When does my facility need to be ADA compliant?
According to the ADA Code of Federal Regulations, anytime your facility falls under one of two categories, ADA compliance is necessary. These categories are as follows:
- Places of public accommodation (business that have store fronts, restaurants, hotels, public buildings and parks, government housing, etc)
- Commercial facilities that need to be accessed by people with disabilities.
These categories include most buildings except private residences and businesses that have neither front door access nor people with disabilities as employees. Lets use an example to help bring this home.
Example 1: You own a shipping/receiving business that has 10 employees. None of your current employees are disabled and your building does not have a store front that would be accessed by your customers. Your facility does not need to be ADA compliant. However, as soon as an employee is hired that is disabled, your facility (to the extent that it would need to be accessed by such individuals) would need to come into compliance with ADA. This would include your parking lot, restroom facilities, sidewalks, water fountains, public telephones, and, of course, the building itself.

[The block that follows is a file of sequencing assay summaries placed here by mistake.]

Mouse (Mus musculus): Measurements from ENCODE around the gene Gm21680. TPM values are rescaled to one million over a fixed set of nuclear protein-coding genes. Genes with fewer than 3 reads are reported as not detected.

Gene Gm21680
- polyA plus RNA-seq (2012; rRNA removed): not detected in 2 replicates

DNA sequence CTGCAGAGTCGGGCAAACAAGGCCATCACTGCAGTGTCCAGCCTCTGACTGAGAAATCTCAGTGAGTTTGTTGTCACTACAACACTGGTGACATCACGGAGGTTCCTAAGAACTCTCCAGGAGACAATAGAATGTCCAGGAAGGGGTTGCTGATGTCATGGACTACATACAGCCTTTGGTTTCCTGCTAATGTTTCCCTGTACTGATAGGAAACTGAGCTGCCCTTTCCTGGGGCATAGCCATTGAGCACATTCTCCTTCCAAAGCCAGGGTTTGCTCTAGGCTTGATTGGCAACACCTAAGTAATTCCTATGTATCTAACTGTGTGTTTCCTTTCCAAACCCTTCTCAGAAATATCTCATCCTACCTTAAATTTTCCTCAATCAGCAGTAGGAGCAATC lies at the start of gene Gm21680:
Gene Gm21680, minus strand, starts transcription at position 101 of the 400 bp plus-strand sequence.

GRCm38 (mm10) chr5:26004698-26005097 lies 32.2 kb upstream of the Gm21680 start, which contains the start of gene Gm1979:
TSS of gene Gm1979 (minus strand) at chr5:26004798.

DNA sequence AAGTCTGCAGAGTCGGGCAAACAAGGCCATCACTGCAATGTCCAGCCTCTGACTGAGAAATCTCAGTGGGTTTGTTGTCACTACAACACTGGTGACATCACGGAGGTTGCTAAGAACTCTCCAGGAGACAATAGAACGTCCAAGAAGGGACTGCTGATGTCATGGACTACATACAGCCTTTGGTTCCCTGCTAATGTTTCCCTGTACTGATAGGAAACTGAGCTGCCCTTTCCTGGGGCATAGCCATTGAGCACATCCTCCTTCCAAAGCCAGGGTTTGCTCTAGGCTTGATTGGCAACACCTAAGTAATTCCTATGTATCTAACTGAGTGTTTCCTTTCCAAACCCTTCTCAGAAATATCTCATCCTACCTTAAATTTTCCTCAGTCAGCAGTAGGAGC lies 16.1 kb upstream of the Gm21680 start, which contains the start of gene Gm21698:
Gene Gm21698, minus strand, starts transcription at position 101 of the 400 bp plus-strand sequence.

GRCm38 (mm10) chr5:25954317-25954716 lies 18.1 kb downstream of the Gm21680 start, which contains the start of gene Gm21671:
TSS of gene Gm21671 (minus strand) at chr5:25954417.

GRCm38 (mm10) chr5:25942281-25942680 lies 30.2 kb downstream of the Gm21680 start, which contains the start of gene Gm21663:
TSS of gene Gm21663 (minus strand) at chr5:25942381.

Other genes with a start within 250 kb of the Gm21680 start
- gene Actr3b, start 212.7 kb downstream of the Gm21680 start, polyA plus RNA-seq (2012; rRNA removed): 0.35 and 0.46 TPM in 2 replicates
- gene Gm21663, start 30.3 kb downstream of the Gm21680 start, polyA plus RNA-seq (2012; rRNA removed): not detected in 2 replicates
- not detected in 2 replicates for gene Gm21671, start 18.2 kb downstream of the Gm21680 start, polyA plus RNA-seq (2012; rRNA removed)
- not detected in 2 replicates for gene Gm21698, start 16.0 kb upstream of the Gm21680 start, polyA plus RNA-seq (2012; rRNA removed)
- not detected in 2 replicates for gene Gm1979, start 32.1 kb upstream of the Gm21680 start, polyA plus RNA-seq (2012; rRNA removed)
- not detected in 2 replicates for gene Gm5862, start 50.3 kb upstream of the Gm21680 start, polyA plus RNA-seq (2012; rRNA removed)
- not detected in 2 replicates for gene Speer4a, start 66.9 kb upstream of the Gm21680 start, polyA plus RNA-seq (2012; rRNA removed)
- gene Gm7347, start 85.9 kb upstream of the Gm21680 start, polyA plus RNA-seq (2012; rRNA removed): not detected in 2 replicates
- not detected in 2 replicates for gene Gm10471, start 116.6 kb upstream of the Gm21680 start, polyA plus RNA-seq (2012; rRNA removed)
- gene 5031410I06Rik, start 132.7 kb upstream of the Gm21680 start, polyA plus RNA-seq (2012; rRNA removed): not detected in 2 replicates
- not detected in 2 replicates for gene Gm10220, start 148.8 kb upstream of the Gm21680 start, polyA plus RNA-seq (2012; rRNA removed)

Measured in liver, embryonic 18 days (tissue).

Example 2: You own the same shipping/receiving company with the same 10 employees. Instead of hiring a disabled worker, you decide to turn your front entryway into a reception area where customers can come in and conduct business. Your facility (to the extent that it would need to be accessed by such individuals) would then need to come into compliance with ADA.